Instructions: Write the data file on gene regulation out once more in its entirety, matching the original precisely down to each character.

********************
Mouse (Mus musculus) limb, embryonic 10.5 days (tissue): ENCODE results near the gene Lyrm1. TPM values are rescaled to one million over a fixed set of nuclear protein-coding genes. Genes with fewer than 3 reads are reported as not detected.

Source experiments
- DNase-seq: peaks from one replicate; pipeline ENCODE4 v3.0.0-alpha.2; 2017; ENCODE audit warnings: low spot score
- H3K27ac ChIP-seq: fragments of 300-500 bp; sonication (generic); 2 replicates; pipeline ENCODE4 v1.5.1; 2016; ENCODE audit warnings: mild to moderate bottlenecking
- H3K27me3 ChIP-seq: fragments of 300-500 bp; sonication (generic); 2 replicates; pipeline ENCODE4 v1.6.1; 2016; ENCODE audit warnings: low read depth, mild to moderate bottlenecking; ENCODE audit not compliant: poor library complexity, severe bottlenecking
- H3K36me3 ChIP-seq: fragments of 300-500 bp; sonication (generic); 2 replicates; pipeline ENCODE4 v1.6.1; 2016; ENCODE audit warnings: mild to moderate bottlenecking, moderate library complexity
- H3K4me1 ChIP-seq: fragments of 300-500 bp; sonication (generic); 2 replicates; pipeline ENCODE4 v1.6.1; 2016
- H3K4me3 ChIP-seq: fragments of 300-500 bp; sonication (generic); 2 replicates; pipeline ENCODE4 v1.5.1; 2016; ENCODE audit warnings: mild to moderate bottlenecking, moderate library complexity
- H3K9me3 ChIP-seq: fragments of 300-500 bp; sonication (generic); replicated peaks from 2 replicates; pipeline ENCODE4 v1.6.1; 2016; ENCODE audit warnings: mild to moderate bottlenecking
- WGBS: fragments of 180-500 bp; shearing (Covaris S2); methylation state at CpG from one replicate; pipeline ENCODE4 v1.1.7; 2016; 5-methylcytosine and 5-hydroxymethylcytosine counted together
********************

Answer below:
Mouse (Mus musculus) limb, embryonic 10.5 days (tissue): ENCODE results near the gene Lyrm1. TPM values are rescaled to one million over a fixed set of nuclear protein-coding genes. Genes with fewer than 3 reads are reported as not detected.

Source experiments
- DNase-seq: peaks from one replicate; pipeline ENCODE4 v3.0.0-alpha.2; 2017; ENCODE audit warnings: low spot score
- H3K27ac ChIP-seq: fragments of 300-500 bp; sonication (generic); 2 replicates; pipeline ENCODE4 v1.5.1; 2016; ENCODE audit warnings: mild to moderate bottlenecking
- H3K27me3 ChIP-seq: fragments of 300-500 bp; sonication (generic); 2 replicates; pipeline ENCODE4 v1.6.1; 2016; ENCODE audit warnings: low read depth, mild to moderate bottlenecking; ENCODE audit not compliant: poor library complexity, severe bottlenecking
- H3K36me3 ChIP-seq: fragments of 300-500 bp; sonication (generic); 2 replicates; pipeline ENCODE4 v1.6.1; 2016; ENCODE audit warnings: mild to moderate bottlenecking, moderate library complexity
- H3K4me1 ChIP-seq: fragments of 300-500 bp; sonication (generic); 2 replicates; pipeline ENCODE4 v1.6.1; 2016
- H3K4me3 ChIP-seq: fragments of 300-500 bp; sonication (generic); 2 replicates; pipeline ENCODE4 v1.5.1; 2016; ENCODE audit warnings: mild to moderate bottlenecking, moderate library complexity
- H3K9me3 ChIP-seq: fragments of 300-500 bp; sonication (generic); replicated peaks from 2 replicates; pipeline ENCODE4 v1.6.1; 2016; ENCODE audit warnings: mild to moderate bottlenecking
- WGBS: fragments of 180-500 bp; shearing (Covaris S2); methylation state at CpG from one replicate; pipeline ENCODE4 v1.1.7; 2016; 5-methylcytosine and 5-hydroxymethylcytosine counted together